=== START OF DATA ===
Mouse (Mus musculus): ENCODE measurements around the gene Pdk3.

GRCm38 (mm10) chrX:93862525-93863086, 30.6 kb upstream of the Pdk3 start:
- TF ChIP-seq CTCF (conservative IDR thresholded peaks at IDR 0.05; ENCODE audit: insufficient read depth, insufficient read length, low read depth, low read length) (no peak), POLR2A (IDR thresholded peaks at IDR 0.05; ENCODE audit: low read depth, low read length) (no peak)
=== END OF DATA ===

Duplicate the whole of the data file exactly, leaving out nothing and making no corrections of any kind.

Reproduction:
Mouse (Mus musculus): ENCODE measurements around the gene Pdk3.

GRCm38 (mm10) chrX:93862525-93863086, 30.6 kb upstream of the Pdk3 start:
- TF ChIP-seq CTCF (conservative IDR thresholded peaks at IDR 0.05; ENCODE audit: insufficient read depth, insufficient read length, low read depth, low read length) (no peak), POLR2A (IDR thresholded peaks at IDR 0.05; ENCODE audit: low read depth, low read length) (no peak)